All Saints Church
Drawing courtesy of Eric Langton
On most days and more particularly on sunny summer's days, it is a common sight to see visitors leaning against & even sitting upon the coping stones of the churchyard wall bordering Bradgate Road. From this vantage point can be obtained good views of All Saints Church and the memorial stones to past members of the Community. It is then almost "compulsive viewing," to go into the churchyard and investigate some of the memorial stones. It may be the family names or the epitaphs which attract churchyard strollers. One very young visitor even suggested that a skull & crossbones on one memorial meant that a pirate was buried there. The reasons for starting the search may be varied but, in the end, the pleasure and satisfaction of a detailed study of shapes & sizes, inscriptions & epitaphs and the human stories connected with the study become overwhelming. In this survey we hope to reveal a large part of the story of the churchyard at Newtown Linford and perhaps encourage further interest in the people who lived, worked and died here.
All Saints Church was made a Grade II* listed building in June 1966 for the following important features.
Church of C14/C15, enlarged C19. Granite and slate rubble stone with Swithland slate roof. W tower with recessed stone spire, nave, C19 N transept, and C19 S porch and chancel. Tower with plinth, four bell openings, battlements, 1706 slate sun dial and restored spire. C14/C15 W window. Nave has C19 3 bay N arcade of moulded arches on octagonal piers, one arch wider to transept. Right of this arch a C15 carved head label stop. Plain plastered nave roof with two tie beams visible. N aisle with two small perp type windows, restored 3 light perp window in transept with carved head label stops inside. Stone stack NE outside corner. 1915 vestry N of chancel. On S wall two C15 2 light windows one over S door and perp 5 light window with transom, renewed tracery upper lights. Perp 2 light windows either side before chancel arch, c1920 stained glass in S. C19 chancel with open common rafter roof with collar beams and struts. E window reticulated type tracery with 1915 stained glass. Pulpit 1893 and C19 font. Mason?s slate ledger stone mounted on W wall and wall monument c1777. On eastern tie beam hangs late C18 three arch screen with royal and earl?s arms in gable and earl?s coronets as pendant finials.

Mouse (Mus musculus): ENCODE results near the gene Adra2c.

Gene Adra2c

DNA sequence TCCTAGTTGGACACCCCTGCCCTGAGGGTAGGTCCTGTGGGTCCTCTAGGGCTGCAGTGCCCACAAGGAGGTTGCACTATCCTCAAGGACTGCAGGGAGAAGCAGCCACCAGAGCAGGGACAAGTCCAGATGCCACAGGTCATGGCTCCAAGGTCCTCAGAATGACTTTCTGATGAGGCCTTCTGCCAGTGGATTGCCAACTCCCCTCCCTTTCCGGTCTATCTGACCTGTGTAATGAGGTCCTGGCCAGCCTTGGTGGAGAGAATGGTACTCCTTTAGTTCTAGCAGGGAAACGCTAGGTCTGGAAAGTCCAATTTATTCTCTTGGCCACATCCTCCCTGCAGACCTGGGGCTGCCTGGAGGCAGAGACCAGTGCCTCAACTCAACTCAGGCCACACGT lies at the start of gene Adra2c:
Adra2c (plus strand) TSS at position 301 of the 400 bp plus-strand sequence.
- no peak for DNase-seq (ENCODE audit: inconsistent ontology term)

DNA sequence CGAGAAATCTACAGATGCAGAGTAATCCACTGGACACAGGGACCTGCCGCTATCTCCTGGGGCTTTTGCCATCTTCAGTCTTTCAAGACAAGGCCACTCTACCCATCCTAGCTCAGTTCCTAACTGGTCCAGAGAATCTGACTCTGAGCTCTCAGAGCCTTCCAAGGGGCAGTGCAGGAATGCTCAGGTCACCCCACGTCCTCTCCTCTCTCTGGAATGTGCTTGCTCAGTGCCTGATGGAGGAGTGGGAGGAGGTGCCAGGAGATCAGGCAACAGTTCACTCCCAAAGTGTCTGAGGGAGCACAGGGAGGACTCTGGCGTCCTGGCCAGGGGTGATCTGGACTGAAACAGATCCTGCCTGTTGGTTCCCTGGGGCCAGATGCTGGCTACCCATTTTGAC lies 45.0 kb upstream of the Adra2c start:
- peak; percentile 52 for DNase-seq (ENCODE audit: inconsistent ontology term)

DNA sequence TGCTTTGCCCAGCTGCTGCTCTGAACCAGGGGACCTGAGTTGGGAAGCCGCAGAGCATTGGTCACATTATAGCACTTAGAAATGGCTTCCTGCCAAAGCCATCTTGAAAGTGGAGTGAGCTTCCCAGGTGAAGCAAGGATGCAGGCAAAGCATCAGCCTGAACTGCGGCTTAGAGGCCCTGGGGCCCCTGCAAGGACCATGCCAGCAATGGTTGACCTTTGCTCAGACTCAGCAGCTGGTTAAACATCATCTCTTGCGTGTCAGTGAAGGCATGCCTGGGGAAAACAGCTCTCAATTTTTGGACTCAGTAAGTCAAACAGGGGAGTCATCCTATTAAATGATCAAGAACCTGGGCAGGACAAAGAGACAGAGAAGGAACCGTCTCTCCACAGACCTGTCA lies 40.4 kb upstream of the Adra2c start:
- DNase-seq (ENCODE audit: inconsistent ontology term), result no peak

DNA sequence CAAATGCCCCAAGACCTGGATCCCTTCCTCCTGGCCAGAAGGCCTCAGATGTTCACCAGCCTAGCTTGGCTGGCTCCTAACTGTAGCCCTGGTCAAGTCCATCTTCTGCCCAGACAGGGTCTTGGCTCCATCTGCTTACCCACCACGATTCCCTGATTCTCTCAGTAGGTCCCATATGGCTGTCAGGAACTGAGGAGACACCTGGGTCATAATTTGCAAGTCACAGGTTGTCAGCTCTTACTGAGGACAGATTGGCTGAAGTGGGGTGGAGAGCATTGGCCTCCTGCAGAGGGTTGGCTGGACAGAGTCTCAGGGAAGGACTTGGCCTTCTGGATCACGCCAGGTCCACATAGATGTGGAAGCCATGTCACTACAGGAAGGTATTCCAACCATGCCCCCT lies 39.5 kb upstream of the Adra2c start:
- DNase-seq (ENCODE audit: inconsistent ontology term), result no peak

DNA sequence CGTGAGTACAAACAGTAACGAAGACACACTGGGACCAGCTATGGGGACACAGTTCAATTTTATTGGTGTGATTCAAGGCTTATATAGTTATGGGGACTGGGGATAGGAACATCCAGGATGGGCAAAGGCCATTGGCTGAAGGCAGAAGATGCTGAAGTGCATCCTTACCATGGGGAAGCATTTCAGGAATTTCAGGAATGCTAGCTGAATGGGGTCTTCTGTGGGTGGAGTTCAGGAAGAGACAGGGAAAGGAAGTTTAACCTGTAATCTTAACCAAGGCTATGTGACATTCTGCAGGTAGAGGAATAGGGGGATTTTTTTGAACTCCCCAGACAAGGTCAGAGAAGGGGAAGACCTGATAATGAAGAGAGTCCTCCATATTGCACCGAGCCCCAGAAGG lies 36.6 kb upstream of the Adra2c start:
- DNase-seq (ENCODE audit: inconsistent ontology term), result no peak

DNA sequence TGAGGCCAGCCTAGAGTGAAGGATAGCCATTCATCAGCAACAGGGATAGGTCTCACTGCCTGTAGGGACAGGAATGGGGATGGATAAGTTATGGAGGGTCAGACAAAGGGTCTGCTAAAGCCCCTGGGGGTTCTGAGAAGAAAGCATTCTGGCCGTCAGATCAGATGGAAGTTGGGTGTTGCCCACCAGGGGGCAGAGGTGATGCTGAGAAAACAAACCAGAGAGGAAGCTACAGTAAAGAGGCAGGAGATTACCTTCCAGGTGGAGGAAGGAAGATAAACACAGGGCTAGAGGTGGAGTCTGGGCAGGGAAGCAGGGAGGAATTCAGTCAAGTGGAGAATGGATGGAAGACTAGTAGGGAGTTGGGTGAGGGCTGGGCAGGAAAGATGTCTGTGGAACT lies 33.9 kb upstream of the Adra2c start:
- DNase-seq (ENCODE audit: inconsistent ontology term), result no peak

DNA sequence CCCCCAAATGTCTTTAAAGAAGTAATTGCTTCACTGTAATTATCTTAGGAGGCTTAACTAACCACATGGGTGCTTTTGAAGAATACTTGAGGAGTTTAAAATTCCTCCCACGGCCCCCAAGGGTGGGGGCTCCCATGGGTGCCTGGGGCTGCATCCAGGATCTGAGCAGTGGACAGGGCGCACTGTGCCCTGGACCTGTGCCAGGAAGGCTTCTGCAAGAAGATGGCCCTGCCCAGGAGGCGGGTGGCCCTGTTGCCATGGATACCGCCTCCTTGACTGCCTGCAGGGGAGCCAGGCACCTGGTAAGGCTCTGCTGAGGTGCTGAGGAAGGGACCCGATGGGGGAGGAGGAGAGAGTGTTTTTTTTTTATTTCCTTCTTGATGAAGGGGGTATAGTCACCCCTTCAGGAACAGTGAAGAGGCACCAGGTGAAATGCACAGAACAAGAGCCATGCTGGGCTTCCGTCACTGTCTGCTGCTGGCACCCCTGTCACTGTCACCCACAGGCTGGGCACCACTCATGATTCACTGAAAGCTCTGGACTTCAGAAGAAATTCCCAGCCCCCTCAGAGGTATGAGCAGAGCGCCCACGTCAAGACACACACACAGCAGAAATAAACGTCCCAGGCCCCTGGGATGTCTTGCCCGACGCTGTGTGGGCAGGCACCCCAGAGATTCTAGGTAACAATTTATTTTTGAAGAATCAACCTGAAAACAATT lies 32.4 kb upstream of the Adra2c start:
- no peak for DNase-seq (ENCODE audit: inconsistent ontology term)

as published by the Charnwood Borough Council
The records for All Saints Church show the Clergy from 1537 the year when Lady Jane Grey was born including the present Clergy. The writer is in contact with the relatives of some of these people and information and photographs will gradually be added. These are the Clergy who have their names inscribed at the back of the Church. There has been other Clergy over the years who have regularly officiated at All Saints and these are recorded below.
All Saints Church Graveyard which is now closed for burials is maintained by the Parish Council as opposed to All Saints PCC
In 2000 the copy which has been in use in the church since the survey was completed had deteriorated to the point where much of the typescript was illegible, and unsuitable for further photocopying. This copy was produced by scanning, and on the sketches of the stones, the outlines and decoration retained, touched up only where necessary. However all of the text content on them was retyped, retaining as closely as possible the original spacing. No attempt was made to check spelling or alter any detail, or to update the section on the new burial ground. The descriptive text was printed by OCR (Optical Character Recognition) and only retyped where necessary. Whilst every care has been taken, it is strongly recommended that the actual stone be visited to check details intended for inclusion in family histories. The Register of Burials kept in the church goes back to 1934, and can be inspected by arrangement with one of the churchwardens. Prior to that date, the records are held at the County Records Office in Wigston, (Tel. No. 0116 2571080 Burials of Cremated Remains in the Garden of Remembrance are shown in the Book of Remembrance in the display case.
- Families with relatives already buried in the graveyard may still be able to have Ashes interred.
- Further information on this can be obtained from the Church.
- In 1981 all the grave stones were documented by Alfred 'Tommy' Thompson who lived with his wife in Groby Lane. Read the introduction below about how it came about and then click onto the next pages to see the actual records. You may be able to find your ancestors here. Happy hunting.